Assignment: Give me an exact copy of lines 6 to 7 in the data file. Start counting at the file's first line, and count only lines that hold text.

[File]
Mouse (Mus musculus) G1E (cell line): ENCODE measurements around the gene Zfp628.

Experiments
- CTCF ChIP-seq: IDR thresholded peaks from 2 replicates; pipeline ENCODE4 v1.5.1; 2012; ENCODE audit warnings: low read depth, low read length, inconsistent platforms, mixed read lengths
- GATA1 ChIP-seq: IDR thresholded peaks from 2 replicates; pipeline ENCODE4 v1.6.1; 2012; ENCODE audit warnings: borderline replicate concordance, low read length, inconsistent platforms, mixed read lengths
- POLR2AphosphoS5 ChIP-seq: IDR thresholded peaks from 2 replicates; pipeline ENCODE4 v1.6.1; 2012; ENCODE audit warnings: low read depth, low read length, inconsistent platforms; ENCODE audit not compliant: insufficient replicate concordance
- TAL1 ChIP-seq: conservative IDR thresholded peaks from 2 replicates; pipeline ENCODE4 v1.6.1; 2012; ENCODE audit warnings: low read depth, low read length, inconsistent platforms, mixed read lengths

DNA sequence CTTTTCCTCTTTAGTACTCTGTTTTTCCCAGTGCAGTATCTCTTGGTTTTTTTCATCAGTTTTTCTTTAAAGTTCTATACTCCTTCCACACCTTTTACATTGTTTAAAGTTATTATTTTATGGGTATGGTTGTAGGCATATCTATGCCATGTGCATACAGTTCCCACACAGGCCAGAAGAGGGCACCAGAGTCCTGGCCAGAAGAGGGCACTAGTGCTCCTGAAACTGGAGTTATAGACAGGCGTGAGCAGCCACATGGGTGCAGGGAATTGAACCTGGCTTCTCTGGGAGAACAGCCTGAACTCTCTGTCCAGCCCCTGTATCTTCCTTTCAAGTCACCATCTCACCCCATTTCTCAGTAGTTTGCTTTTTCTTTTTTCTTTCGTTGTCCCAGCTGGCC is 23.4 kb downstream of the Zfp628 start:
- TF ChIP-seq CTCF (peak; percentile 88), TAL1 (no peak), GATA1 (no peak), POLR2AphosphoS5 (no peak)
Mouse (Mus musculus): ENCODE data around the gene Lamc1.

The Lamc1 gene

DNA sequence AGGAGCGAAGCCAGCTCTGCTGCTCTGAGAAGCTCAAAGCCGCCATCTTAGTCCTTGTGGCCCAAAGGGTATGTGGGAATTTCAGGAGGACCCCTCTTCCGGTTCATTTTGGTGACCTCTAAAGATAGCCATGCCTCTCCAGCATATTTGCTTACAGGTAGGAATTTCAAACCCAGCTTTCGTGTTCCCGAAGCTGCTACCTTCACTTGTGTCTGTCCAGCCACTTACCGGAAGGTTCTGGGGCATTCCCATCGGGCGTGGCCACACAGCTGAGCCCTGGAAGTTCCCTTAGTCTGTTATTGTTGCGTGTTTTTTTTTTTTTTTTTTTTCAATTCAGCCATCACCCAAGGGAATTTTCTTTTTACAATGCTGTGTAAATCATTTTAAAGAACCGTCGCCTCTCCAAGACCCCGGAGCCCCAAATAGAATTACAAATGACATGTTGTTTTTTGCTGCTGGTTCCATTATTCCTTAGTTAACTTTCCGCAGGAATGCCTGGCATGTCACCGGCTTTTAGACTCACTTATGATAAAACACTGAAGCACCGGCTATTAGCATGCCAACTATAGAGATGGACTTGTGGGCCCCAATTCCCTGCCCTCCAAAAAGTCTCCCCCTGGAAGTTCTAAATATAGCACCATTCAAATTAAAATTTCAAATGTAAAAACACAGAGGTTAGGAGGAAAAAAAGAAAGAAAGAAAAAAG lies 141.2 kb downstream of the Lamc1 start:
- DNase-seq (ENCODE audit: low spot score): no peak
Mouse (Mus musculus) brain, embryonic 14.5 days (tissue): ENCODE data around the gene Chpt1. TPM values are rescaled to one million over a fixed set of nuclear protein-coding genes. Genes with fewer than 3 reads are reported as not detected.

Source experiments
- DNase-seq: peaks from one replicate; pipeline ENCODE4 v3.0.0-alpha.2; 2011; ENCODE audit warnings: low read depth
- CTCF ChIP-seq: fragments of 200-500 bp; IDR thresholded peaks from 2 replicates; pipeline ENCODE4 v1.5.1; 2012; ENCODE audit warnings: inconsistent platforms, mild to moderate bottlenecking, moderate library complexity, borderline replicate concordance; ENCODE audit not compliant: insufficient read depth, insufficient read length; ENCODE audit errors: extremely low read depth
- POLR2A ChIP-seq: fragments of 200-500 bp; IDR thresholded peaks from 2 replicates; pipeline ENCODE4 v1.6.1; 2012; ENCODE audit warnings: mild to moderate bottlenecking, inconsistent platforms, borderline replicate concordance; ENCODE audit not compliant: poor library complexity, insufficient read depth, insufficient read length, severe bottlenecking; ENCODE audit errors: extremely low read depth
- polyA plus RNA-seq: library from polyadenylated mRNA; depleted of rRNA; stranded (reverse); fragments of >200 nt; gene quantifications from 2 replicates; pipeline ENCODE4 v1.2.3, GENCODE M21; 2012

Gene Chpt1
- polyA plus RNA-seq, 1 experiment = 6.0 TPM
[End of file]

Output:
- TAL1 ChIP-seq: conservative IDR thresholded peaks from 2 replicates; pipeline ENCODE4 v1.6.1; 2012; ENCODE audit warnings: low read depth, low read length, inconsistent platforms, mixed read lengths

DNA sequence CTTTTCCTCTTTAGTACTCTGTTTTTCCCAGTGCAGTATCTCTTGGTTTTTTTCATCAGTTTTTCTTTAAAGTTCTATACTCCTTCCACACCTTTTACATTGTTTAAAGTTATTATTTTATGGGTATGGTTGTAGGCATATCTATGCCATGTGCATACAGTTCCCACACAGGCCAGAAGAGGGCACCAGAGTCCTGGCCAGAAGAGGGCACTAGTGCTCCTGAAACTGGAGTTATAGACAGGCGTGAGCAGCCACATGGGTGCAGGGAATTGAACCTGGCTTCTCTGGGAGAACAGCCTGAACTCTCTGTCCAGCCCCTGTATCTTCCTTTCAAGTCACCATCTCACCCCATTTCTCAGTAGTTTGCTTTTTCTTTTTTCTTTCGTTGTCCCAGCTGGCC is 23.4 kb downstream of the Zfp628 start: